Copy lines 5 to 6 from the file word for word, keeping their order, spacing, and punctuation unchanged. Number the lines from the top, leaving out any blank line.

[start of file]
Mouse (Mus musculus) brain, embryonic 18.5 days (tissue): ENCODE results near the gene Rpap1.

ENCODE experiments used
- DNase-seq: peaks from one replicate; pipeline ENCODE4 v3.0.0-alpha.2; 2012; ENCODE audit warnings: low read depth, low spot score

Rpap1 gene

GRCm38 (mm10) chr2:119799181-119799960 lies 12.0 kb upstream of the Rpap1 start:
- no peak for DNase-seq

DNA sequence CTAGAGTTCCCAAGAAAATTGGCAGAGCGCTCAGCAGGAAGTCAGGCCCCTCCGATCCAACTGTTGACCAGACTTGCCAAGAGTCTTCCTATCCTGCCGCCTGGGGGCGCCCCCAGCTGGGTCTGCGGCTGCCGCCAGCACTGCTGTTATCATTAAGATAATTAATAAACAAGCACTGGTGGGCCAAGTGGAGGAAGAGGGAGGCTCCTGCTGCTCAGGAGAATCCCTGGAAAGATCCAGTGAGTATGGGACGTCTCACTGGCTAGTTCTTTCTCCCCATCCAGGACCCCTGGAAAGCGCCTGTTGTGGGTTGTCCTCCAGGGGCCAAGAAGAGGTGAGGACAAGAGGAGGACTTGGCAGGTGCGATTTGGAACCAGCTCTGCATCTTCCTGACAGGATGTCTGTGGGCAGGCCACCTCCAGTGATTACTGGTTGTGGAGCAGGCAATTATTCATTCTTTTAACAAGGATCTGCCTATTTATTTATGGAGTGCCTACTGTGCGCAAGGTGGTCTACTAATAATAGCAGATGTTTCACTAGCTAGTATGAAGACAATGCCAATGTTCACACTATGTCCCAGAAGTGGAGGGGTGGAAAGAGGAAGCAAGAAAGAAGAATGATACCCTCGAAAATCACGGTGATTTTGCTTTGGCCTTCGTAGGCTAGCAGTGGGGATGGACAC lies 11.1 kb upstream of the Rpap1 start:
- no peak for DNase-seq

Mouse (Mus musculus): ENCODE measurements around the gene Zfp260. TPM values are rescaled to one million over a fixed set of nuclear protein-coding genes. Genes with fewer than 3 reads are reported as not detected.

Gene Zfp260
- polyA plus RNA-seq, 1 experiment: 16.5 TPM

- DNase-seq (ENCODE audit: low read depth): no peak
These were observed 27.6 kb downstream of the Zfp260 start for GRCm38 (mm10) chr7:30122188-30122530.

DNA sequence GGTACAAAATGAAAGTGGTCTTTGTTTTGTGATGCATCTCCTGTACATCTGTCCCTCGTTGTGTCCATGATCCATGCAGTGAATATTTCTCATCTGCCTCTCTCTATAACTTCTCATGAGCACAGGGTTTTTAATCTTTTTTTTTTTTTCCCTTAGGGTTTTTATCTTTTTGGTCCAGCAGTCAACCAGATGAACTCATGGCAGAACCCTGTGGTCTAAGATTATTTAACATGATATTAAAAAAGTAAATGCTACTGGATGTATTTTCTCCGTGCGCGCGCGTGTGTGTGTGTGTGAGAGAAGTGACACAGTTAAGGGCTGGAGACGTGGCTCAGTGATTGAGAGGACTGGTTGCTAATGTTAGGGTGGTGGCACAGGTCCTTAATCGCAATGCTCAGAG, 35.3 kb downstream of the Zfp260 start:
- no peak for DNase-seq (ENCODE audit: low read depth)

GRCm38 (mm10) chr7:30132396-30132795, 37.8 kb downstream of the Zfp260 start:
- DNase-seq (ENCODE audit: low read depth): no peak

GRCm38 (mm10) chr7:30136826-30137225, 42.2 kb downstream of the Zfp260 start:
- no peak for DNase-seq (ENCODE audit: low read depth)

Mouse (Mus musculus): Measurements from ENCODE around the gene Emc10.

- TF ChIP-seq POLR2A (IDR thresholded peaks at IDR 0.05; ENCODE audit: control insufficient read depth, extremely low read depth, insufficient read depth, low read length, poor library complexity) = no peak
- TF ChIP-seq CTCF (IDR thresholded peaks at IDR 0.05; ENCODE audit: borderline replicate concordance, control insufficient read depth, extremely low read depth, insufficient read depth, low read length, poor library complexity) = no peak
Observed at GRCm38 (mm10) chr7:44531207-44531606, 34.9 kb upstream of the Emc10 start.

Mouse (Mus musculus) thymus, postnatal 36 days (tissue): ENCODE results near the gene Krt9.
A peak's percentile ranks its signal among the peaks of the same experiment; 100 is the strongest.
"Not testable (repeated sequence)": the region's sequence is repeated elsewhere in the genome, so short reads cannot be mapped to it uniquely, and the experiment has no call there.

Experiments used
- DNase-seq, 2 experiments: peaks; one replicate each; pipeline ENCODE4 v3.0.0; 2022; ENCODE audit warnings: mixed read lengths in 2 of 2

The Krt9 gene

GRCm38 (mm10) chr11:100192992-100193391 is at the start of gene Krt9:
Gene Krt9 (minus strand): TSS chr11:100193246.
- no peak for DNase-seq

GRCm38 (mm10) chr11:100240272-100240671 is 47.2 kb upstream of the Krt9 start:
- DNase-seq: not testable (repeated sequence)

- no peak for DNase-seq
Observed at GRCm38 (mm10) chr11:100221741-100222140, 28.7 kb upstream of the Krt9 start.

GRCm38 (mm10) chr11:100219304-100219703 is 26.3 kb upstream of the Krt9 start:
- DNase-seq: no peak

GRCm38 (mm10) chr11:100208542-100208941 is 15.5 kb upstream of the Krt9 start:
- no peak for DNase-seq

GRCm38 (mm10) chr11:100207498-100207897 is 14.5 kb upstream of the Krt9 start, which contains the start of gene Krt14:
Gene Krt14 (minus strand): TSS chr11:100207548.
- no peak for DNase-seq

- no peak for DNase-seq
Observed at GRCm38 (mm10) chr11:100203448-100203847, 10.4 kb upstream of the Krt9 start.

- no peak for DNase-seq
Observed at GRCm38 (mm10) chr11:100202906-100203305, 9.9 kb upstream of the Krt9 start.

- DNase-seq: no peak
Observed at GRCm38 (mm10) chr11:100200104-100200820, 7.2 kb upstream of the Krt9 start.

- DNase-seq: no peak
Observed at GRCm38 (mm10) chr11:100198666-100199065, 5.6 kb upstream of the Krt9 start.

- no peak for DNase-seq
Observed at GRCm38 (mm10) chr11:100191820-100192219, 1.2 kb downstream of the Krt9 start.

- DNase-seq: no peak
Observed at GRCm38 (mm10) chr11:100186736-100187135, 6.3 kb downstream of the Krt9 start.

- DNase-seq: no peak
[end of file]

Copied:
GRCm38 (mm10) chr2:119799181-119799960 lies 12.0 kb upstream of the Rpap1 start:
- no peak for DNase-seq